Avoiding Another Lean Winter: Planning out Your Schedule for Preserves

Eating corn free generally requires eating seasonally and at least semi-locally. Things that have been transported a long distance, or grown by a large corporate-style farm, generally have corny things done to them. But of course most foods aren’t available locally for the entire year, so you’ve really got to plan ahead to preserve, or you’ll end up with very little to eat.

Folks who are able to eat grocery store produce are in a somewhat better position, but even if you can eat grocery store food right now, I encourage you to at least store a little bit away in case of emergency. Allergic sensitivity can change rapidly.

Last winter I moved into a larger rental house with a big kitchen and lots of storage space in order to accommodate my increased sensitivity to corn, and during the winter a leak in the basement caused mold to run rampant in it. I am allergic to mold, and the exposure brought my histamine levels up so high (we call this a “full bucket” in the allergy world) that I became hypersensitive to the tiniest traces of corn in foods, meaning that I could no longer tolerate a number of foods that I had previously been okay with. Additionally, I developed (or discovered) new allergies to basically most of the winter vegetables. So the foods that I had available to me locally and totally corn-free were all poison for me anyway.

For about 8 weeks I ate literally two foods, without spices or cooking oils. There was actually few days where I started reacting to my two safe foods, too, and just ate small amounts at a time and waited for the throat constricting to pass before eating some more.

After I figured out about the mold and shut it away from the rest of the house, I was able to add a couple more foods back: Organic lettuce from the grocery store, local unwaxed apples, even some big-box organic berries. Not all brands of course, just a specific one.

But now that summer is here, there are all *kinds* of foods I can eat, and I intend to make sure that I have *plenty* put away to get me through the barren months of winter. And being the Type A personality that I am, I made a spreadsheet with fancy formulas to help me calculate how much I need to preserve each week.

I’ve made this sheet available as a google doc, so you can take advantage of my formulas. Hope it’s useful!

Food Preservation Planning Worksheet

I almost exclusively freeze items because I don’t seem to tolerate any canning jar lids ever since Ball and Kerr’s canning jars became BPA-free. I have four 20+ cubic food freezers, two chest and two upright, and these hold as much as I need to eat in a year + some backstock to get me through multiple years so that I can slow down on preserving literally EVERYTHING I’ll eat for six solid months. (People who do not have dozens of veggie allergies should be able to put up less, but being allergic to every winter vegetable really limits my options most of the year.)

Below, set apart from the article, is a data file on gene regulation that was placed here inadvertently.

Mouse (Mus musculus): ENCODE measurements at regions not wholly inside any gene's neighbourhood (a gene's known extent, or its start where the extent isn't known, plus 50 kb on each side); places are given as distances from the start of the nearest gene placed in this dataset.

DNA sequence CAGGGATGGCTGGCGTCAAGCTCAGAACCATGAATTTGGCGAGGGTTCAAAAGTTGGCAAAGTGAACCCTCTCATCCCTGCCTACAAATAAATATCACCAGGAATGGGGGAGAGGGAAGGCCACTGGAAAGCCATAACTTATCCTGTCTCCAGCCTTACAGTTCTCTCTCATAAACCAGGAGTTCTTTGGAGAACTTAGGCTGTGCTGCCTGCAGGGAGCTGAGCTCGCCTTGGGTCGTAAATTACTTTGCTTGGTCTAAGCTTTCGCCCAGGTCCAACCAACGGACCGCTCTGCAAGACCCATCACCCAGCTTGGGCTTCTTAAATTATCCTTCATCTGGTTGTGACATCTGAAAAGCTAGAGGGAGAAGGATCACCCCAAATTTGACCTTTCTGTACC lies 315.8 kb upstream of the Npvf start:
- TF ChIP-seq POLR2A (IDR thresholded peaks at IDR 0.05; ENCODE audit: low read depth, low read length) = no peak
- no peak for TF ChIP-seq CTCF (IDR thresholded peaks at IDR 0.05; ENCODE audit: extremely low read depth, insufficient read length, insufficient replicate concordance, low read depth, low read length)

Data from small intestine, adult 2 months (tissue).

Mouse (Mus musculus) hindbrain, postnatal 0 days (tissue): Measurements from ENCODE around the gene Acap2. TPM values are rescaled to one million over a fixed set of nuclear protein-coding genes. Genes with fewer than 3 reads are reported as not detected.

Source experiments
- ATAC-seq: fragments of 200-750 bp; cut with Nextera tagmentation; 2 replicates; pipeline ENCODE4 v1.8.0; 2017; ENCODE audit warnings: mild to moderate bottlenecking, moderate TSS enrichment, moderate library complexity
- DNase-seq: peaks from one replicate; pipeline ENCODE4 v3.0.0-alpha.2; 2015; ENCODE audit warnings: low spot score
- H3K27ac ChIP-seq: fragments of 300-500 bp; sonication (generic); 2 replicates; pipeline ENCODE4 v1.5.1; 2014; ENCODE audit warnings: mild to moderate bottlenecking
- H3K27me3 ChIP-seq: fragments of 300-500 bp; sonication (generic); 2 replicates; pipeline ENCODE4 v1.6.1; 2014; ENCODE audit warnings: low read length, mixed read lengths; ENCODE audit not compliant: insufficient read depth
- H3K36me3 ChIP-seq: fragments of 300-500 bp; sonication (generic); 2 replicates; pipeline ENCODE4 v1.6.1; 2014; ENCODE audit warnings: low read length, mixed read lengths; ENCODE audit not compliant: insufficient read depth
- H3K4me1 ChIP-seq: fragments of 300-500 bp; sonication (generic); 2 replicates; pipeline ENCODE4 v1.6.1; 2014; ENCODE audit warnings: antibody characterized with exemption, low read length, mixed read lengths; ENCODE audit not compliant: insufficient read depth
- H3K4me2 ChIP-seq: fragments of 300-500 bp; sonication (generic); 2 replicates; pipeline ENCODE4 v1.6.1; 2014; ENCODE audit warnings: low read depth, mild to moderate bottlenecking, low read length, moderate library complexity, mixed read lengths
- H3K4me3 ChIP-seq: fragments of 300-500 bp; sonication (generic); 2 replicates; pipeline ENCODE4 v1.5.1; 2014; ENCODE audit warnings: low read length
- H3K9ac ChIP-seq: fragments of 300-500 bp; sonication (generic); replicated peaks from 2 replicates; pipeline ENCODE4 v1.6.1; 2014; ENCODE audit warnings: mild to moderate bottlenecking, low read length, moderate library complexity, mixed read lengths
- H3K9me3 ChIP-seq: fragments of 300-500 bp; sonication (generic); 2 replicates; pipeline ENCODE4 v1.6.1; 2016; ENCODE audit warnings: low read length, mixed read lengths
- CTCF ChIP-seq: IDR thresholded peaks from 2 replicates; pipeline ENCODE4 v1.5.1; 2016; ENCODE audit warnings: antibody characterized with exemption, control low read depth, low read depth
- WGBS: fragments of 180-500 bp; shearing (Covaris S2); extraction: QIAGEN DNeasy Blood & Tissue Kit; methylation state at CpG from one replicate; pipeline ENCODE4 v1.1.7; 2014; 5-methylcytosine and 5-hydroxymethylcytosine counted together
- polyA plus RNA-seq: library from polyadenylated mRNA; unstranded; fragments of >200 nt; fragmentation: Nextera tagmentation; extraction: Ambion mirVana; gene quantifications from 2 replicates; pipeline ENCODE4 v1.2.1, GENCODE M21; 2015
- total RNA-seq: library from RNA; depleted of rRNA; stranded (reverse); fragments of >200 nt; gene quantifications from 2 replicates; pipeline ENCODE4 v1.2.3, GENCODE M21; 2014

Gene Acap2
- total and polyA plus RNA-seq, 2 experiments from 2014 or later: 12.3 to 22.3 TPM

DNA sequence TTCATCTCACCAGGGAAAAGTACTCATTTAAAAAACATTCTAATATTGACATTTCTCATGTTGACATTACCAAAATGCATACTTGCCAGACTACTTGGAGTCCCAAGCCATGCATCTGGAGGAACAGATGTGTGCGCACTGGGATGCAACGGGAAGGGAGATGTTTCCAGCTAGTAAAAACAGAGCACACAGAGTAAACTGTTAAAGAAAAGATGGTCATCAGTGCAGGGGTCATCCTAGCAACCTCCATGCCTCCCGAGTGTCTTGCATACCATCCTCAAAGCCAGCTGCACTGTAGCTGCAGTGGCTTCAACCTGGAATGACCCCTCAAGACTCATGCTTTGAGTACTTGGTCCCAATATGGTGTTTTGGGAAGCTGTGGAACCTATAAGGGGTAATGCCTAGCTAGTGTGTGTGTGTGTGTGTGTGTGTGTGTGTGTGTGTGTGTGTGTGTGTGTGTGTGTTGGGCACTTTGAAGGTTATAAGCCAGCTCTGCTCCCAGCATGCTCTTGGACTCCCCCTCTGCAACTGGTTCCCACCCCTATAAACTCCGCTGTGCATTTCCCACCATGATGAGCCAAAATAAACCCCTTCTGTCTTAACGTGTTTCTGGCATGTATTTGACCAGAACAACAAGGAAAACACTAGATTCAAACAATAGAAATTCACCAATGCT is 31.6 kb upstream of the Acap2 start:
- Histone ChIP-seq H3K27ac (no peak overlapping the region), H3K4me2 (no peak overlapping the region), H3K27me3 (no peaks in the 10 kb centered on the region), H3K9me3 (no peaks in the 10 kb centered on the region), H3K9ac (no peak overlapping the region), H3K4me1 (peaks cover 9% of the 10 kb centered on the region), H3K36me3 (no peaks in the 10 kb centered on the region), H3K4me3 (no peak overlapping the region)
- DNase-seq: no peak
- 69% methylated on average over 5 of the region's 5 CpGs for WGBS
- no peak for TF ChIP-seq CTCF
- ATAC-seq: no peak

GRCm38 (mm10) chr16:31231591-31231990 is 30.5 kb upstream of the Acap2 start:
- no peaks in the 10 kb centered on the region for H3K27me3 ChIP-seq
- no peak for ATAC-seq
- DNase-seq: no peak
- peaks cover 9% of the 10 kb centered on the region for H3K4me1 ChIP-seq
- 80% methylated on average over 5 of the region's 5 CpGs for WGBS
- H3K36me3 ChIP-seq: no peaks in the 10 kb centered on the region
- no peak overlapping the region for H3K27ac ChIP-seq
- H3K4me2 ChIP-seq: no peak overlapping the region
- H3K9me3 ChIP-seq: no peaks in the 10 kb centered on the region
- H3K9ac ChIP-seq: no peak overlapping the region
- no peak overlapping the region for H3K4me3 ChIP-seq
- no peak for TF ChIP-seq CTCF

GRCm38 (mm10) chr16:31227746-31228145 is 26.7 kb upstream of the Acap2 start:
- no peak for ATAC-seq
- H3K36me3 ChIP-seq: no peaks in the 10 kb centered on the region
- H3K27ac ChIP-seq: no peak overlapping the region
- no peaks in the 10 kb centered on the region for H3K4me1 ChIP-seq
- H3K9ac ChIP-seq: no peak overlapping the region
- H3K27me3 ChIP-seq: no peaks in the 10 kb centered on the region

My tolerated foods can be something of a moving target: I have discovered  a few new food allergies over time, and  also I will sometimes notice build-up reactions to foods that are ever-so-slightly corny and have to cut them. So rather than cooking entire recipes to preserve, I tend to try to store single ingredients without spices as much as possible. This helps cut down on the possibility of having to feed 20 pints of chicken stock to my non-allergic spouse just because I’m no longer tolerating a spice in it. Instead I cook the chicken down without even salt and add spices later.

Don’t know what’s in season in your area when? Here’s one way to find out. There may be better charts out there for your area, but that has all the states in the US pretty well covered.

New to the idea of eating locally/seasonally? Here’s a great intro article to get you acclimatized, with links to more resources.

Don’t know how to preserve the food you got? PickYourOwn has an instruction page for just about every kind of food and every type of preservation you can think of.

4 thoughts on “Avoiding Another Lean Winter: Planning out Your Schedule for Preserves

    1. Hi Kate,

      I use a few different things, and yes, all of them have a chance to contaminate with corn, so brands matter.

      For things like berries, I flash freeze on a tray and transfer to Ziploc brand plastic bags. I have reacted to other off-brand plastic ziptop bags, but Ziploc brand has been great for me.

      For liquids like soup or sauce, I put them in glass pint jars with about 1/4-1/2 inch of headspace and freeze. If you have a vacuum sealer system like a foodsaver you can use the mason jar attachment to suck any air out to prevent freezerburn, but I haven’t had an issue without that.

      For greens and veggies that I am fine with being frozen all in a big chunk, I put into a FoodSaver brand vacuum seal bag and vacuum seal. I have not tried any other brands of bags and suspect it would be similar to ziptop bags, where some brands are corny (dusting or actual corn plastic) and some are not.

      For questions like this, the best resource for keeping up to date is the Corn Allergy and Intolerance Facebook group. You can join it here: https://www.facebook.com/groups/cornallergy/

      If you don’t use Facebook, it is worth creating an account just for this group.

  1. You might find “Preserving Food Without Freezing or Canning” by Chelsea Green Publishing interesting. It has traditional methods and recipes for using salt, oil, sugar, alcohol, vinegar, drying, cold storage and lactic fermentation to preserve food and although I’ll admit I wasn’t interested in trying all (or even most) of the methods it opened up quite a few possibilities that I hadn’t known about.

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